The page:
Aftermath of Election

sullivat@lawrence.edu

In the time after the election and in the coming weeks there have been and will be many calls by George Bush, John Kerry, Republicans, and some Democrats to unite as Americans and come together as one people and speak with one voice. To these politicians I say @#%^##%!!! Are you friggin nuts?!! No (Thank you Daily Show)! If we do that than our democracy is little more than a feathered over dictatorship and our young experiment with self-governance has failed. With all the normal institutional checks and balances controlled by one party- dissent, sharp brutal dissent is what we need. We have to line up behind our respective positions and pummel the living daylights of each other. Then exhausted and bruised we must lift our quivering arms and shake hands over the bloody chasm, as some ghost from AP American History once told me. Only then can we afford to compromise. I don’t mean somewhere on the left edge of George Bush’s shoulder but somewhere in the middle of Dick Cheney and Ted Kennedy’s waistlines.
Let’s be serious. The emotions, differences in opinion, and separate ideas of what America is that came out during the election are real. That I cried after the election is real. Suppressing all this under a false cloak of “unity” is denial and enough to give a psychologist nightmares. We must be true to the moment and accept that these differences exist or risk the harsher consequences later. Bush does not have a mandate to remake America in any way he wants. The majority is not always right and might does not make right. Mr. Bush would do well to remember that and that 48 percent of voters (the east and west coast and the Midwest) were against him. Speaking of whether might makes right Mr. Bush should read T.H White’s “The Once and Future King”. It would be a useful read for any president and a constructive way to kick of his second term.P.S. If the Republicans think 4% is a strong mandate than Barack Obama must have an Edict from God.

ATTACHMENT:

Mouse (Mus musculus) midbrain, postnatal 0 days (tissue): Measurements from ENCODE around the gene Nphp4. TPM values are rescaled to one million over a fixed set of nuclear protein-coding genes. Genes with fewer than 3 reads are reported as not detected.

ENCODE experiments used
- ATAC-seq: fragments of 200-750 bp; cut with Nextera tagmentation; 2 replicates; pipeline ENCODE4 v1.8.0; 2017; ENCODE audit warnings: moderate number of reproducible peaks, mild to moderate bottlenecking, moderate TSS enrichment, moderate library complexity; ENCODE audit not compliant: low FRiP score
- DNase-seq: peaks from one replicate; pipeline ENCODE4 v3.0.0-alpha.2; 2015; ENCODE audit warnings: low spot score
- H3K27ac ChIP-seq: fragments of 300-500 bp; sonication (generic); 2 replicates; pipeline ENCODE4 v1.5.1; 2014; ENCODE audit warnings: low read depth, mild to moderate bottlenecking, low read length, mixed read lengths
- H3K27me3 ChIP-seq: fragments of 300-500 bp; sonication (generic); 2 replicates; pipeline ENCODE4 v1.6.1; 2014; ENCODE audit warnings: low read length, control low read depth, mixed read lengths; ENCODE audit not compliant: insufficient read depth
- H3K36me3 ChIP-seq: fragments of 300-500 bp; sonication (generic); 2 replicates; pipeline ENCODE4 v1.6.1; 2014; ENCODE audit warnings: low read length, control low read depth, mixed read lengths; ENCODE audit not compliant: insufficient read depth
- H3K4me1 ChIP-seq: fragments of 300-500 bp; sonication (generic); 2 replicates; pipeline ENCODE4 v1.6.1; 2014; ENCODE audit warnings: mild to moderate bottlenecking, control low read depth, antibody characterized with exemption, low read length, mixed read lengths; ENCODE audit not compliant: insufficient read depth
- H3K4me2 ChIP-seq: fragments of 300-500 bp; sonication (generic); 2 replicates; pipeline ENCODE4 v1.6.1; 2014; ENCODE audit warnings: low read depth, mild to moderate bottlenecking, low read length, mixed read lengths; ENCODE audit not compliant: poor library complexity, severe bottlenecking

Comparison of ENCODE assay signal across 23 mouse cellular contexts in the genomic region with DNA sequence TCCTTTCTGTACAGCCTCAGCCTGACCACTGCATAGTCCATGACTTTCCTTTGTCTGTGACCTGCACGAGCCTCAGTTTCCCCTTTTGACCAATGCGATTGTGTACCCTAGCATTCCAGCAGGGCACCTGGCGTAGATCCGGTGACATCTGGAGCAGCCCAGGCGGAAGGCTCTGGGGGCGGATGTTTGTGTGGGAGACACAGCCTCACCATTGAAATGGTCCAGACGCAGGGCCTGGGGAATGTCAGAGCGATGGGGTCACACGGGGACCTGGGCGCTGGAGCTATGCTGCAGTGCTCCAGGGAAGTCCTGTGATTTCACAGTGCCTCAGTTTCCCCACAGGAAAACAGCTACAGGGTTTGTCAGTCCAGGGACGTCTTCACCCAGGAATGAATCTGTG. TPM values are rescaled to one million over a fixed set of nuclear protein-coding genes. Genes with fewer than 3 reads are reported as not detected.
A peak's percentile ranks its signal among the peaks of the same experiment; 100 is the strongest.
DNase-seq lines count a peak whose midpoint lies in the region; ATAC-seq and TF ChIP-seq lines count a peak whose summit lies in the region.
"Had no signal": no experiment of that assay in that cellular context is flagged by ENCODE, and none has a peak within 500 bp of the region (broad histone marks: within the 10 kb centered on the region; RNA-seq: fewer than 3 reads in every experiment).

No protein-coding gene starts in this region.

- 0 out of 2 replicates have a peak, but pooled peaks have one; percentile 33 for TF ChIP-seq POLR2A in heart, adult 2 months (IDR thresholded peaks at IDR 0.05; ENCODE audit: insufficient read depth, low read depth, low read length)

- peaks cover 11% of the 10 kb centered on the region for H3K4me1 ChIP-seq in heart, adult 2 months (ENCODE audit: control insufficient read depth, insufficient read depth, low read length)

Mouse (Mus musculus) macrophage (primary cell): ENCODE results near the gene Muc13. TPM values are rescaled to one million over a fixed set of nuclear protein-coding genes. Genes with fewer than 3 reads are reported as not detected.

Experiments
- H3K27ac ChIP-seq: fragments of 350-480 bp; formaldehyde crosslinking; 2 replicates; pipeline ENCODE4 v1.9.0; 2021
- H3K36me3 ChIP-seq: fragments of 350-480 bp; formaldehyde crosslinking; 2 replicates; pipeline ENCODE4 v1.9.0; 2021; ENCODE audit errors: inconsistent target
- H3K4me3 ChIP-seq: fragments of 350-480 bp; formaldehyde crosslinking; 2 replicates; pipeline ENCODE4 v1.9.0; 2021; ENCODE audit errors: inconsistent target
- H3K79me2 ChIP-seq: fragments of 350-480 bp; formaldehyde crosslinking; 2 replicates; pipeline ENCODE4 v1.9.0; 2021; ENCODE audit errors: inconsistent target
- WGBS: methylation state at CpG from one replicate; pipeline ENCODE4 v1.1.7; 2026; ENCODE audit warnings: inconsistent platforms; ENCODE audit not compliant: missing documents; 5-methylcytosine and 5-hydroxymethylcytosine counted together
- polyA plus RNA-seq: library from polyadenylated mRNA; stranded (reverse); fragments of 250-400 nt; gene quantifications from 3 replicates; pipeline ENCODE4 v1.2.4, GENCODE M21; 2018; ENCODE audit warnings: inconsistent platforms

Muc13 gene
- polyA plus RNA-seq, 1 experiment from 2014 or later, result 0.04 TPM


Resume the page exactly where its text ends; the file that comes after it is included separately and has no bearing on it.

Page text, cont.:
Timothy Sullivan

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